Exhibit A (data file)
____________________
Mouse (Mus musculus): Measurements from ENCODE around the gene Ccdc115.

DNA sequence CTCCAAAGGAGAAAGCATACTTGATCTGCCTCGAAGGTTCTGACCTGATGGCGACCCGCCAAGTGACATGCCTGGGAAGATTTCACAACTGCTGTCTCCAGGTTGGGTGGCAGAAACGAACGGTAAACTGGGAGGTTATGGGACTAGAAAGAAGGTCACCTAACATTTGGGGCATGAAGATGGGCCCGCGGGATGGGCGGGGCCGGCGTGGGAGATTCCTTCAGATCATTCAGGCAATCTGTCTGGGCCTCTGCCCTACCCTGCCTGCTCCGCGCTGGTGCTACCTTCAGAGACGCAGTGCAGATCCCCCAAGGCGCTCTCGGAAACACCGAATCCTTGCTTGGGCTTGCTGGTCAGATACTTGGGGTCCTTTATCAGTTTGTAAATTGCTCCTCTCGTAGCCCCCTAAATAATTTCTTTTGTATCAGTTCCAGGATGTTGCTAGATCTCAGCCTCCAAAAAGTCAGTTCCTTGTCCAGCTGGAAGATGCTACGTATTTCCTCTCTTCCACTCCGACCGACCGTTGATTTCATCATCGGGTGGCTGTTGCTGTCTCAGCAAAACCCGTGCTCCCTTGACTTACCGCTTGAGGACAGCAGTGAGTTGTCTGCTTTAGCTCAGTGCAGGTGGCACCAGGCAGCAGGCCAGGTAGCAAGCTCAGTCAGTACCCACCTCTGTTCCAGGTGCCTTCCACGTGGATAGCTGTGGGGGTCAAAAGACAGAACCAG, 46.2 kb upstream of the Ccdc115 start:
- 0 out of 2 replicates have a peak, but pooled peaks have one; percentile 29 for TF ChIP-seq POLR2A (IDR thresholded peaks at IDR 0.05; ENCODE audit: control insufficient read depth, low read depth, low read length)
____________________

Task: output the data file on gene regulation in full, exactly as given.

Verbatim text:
Mouse (Mus musculus): Measurements from ENCODE around the gene Ccdc115.

DNA sequence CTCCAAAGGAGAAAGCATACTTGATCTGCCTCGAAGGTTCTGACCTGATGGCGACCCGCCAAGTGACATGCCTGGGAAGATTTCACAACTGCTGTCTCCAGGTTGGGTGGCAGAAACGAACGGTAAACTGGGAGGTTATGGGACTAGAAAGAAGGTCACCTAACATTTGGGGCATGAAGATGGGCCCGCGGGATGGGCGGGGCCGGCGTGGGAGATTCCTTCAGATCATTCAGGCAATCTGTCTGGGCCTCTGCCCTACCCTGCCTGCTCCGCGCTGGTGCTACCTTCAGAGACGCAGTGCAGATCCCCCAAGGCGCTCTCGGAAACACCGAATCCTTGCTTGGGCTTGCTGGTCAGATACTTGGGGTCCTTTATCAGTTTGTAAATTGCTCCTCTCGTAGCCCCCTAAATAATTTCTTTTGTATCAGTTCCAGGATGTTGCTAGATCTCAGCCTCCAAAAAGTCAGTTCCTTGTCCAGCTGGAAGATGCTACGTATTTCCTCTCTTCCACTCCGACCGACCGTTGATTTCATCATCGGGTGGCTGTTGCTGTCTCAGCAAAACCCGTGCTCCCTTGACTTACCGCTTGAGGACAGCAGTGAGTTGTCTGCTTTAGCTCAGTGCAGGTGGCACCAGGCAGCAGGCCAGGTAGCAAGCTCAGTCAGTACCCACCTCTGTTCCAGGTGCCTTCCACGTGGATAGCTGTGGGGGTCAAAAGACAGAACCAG, 46.2 kb upstream of the Ccdc115 start:
- 0 out of 2 replicates have a peak, but pooled peaks have one; percentile 29 for TF ChIP-seq POLR2A (IDR thresholded peaks at IDR 0.05; ENCODE audit: control insufficient read depth, low read depth, low read length)